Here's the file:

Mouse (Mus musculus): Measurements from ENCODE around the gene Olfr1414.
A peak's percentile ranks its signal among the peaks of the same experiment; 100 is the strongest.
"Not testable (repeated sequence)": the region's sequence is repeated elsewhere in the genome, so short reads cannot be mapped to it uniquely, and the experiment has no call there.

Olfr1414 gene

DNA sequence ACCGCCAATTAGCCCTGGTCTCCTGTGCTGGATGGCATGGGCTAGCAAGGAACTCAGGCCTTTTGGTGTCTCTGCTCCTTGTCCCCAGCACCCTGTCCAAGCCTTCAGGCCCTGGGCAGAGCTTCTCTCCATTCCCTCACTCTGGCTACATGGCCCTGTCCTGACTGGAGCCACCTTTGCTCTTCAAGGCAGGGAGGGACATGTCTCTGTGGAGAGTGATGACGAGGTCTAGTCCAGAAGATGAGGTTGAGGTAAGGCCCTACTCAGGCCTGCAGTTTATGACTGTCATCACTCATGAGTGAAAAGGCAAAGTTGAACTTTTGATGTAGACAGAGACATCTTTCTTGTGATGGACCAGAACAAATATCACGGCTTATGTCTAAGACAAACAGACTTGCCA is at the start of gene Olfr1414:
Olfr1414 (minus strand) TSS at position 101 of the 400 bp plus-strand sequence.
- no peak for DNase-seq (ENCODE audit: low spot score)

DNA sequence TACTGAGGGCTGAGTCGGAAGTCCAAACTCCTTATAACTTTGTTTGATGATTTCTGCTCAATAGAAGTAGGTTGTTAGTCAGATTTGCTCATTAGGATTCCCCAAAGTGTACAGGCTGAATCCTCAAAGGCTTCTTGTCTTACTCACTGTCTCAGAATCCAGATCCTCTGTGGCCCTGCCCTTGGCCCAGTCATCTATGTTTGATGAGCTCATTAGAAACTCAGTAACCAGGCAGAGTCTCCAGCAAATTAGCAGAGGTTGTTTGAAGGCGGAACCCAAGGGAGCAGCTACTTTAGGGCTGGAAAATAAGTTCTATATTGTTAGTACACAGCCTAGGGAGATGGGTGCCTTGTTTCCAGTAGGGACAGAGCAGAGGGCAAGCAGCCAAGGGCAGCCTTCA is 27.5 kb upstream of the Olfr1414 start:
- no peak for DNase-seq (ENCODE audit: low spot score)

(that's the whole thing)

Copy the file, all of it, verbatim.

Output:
Mouse (Mus musculus): Measurements from ENCODE around the gene Olfr1414.
A peak's percentile ranks its signal among the peaks of the same experiment; 100 is the strongest.
"Not testable (repeated sequence)": the region's sequence is repeated elsewhere in the genome, so short reads cannot be mapped to it uniquely, and the experiment has no call there.

Olfr1414 gene

DNA sequence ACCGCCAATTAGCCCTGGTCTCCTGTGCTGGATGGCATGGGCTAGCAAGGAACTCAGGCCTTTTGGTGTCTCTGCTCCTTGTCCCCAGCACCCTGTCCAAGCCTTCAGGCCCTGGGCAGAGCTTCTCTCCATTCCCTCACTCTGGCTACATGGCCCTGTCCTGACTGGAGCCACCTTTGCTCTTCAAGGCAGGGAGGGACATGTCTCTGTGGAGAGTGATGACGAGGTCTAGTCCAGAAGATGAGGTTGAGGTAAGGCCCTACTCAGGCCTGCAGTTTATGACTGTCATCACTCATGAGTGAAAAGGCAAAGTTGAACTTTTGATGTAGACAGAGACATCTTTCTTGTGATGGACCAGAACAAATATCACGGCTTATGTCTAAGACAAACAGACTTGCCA is at the start of gene Olfr1414:
Olfr1414 (minus strand) TSS at position 101 of the 400 bp plus-strand sequence.
- no peak for DNase-seq (ENCODE audit: low spot score)

DNA sequence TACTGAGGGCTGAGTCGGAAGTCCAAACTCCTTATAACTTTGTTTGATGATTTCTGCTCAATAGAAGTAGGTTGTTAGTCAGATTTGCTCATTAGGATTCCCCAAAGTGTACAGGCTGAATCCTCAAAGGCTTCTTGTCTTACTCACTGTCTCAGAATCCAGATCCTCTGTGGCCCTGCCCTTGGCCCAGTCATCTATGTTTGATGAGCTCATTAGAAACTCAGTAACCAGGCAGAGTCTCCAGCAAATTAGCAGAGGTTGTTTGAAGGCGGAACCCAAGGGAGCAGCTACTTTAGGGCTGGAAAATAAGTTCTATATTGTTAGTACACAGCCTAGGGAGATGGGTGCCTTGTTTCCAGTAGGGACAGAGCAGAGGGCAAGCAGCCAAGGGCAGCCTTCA is 27.5 kb upstream of the Olfr1414 start:
- no peak for DNase-seq (ENCODE audit: low spot score)